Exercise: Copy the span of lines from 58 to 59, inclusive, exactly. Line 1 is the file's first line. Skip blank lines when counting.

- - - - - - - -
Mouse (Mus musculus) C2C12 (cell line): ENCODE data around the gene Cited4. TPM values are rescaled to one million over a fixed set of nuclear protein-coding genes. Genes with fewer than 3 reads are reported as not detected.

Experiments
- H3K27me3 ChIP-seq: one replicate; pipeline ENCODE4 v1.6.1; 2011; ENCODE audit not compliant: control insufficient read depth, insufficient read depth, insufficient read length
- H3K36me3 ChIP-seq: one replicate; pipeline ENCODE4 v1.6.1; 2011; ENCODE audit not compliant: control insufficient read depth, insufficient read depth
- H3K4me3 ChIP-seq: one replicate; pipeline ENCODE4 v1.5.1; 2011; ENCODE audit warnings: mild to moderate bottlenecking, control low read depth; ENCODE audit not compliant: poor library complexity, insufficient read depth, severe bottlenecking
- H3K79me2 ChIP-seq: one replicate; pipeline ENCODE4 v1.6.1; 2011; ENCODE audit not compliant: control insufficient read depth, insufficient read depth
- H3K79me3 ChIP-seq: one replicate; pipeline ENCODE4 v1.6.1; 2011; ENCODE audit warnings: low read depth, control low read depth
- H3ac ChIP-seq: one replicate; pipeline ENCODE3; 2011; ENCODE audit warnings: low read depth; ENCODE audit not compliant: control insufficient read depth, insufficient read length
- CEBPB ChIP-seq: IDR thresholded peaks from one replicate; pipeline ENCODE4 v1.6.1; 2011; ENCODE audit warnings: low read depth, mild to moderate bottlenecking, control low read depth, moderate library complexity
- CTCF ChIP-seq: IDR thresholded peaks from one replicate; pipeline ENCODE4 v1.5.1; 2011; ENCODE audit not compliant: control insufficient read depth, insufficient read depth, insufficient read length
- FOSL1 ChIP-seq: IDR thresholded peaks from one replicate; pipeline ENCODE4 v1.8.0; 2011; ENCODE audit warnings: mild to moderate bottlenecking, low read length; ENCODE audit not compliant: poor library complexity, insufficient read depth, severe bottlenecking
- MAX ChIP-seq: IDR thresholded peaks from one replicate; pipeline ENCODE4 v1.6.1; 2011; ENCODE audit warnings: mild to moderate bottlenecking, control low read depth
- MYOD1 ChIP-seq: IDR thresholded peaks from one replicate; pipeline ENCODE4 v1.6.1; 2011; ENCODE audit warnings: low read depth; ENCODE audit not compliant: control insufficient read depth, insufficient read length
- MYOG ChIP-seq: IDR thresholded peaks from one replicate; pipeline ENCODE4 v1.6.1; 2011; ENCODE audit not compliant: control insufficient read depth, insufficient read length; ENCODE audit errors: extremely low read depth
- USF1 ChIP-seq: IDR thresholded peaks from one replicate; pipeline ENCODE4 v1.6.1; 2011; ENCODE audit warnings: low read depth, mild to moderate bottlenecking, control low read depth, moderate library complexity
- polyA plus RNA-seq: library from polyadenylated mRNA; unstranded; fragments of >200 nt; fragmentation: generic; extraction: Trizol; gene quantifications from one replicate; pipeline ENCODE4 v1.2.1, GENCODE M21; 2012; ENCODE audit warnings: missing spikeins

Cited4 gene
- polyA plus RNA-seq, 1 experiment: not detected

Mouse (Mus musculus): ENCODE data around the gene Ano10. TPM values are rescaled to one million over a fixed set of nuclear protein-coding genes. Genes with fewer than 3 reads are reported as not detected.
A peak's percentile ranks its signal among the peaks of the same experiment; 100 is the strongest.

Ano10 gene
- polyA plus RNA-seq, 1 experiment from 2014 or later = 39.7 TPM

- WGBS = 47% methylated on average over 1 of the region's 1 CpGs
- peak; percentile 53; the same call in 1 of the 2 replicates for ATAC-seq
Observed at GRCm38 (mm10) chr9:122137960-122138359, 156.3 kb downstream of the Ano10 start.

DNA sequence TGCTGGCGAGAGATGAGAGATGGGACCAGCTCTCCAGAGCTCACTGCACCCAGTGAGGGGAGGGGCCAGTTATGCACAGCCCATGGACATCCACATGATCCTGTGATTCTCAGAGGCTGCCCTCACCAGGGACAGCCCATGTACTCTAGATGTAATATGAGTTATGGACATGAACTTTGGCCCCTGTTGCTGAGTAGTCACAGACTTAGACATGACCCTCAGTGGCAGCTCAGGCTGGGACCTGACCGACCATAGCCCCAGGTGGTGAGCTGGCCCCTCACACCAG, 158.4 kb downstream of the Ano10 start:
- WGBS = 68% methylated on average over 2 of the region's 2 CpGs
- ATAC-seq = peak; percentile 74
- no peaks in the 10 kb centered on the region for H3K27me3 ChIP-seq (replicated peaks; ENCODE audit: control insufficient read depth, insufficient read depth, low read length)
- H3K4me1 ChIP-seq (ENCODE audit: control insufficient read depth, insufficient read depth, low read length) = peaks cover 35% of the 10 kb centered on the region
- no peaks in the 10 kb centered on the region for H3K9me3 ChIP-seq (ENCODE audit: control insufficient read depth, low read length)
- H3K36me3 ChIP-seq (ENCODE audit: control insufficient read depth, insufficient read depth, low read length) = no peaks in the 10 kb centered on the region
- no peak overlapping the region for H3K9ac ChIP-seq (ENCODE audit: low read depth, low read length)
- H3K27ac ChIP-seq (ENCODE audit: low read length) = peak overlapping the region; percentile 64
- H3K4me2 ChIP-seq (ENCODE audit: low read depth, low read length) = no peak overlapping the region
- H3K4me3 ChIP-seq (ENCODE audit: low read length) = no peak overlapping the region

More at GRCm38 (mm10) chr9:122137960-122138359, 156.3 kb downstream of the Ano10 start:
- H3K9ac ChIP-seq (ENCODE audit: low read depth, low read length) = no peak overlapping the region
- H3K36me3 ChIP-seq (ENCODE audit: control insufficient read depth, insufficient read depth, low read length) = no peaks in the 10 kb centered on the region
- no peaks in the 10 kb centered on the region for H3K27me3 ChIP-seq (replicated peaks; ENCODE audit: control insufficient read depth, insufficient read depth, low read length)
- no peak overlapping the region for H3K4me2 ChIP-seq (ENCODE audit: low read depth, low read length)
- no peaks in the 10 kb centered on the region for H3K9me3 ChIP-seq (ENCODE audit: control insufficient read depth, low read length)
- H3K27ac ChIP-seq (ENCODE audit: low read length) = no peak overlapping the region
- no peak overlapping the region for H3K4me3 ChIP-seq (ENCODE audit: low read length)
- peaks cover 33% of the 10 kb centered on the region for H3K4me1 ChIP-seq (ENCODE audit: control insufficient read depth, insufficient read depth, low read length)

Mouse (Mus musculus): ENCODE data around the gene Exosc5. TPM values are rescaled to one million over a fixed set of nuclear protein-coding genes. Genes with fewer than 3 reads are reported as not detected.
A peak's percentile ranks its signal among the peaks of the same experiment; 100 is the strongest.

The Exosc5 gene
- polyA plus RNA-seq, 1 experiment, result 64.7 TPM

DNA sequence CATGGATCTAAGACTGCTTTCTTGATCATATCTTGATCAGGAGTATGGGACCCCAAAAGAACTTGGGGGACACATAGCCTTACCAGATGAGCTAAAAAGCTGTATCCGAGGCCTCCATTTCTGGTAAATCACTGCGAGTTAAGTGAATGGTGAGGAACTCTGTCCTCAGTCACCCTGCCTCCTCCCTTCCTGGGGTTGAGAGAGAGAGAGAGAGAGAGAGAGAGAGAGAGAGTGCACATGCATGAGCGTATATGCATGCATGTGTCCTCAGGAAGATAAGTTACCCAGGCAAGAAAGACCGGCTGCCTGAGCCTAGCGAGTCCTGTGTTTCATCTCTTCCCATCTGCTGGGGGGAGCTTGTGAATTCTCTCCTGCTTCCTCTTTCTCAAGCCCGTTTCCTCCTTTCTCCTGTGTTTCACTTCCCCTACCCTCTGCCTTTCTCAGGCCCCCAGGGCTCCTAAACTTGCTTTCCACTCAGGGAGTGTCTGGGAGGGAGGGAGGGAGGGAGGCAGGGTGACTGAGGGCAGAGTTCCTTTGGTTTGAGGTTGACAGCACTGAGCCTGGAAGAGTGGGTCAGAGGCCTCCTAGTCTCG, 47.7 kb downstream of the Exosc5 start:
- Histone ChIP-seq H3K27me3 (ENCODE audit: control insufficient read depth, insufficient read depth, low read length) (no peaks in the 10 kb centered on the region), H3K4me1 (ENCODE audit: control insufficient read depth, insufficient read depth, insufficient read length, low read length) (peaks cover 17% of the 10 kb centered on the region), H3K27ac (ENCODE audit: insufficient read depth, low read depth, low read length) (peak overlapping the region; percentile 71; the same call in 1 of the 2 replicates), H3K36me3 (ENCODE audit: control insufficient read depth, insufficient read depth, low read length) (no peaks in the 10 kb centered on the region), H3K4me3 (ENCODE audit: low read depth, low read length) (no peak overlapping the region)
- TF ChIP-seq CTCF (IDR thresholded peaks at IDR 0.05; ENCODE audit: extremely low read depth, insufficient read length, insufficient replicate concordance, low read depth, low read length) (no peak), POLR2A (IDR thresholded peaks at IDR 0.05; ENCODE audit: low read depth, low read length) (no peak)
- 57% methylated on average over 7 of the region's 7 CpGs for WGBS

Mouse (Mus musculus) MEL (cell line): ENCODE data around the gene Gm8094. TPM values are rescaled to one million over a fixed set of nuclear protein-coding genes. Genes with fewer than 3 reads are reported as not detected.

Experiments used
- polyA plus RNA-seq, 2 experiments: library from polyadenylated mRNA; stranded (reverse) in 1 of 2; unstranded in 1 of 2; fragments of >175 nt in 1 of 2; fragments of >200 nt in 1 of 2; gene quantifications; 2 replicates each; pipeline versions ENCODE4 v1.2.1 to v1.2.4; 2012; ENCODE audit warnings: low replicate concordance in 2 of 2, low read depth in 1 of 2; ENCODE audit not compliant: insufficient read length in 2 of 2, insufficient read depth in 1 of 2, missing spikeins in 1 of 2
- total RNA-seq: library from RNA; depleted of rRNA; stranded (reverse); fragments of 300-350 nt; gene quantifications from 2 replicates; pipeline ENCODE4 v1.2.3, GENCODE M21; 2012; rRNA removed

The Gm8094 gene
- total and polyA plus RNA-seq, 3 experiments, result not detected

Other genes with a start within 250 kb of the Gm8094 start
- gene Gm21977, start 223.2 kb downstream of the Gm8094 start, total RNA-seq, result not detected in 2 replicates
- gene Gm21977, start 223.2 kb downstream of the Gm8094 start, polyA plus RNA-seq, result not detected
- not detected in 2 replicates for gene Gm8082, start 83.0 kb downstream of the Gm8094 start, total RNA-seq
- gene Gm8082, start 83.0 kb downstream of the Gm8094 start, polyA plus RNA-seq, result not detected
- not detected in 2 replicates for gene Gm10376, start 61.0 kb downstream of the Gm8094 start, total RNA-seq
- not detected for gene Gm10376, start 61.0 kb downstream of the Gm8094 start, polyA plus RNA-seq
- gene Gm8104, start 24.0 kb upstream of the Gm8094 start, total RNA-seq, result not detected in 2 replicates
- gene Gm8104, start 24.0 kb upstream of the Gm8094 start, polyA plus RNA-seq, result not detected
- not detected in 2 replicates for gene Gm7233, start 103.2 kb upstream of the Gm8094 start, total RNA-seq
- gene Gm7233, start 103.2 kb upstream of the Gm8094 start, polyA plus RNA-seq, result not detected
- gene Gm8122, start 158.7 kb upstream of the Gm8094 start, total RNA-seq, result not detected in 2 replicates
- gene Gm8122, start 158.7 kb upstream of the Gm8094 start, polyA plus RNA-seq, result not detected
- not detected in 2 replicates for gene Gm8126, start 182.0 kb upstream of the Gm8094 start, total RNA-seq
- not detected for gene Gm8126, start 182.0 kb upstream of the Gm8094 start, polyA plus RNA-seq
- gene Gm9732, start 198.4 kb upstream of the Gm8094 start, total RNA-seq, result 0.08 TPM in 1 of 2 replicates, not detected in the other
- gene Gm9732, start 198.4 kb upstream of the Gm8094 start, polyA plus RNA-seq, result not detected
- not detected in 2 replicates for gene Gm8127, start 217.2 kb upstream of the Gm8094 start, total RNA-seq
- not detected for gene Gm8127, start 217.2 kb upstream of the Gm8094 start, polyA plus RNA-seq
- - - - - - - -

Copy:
The Gm8094 gene
- total and polyA plus RNA-seq, 3 experiments, result not detected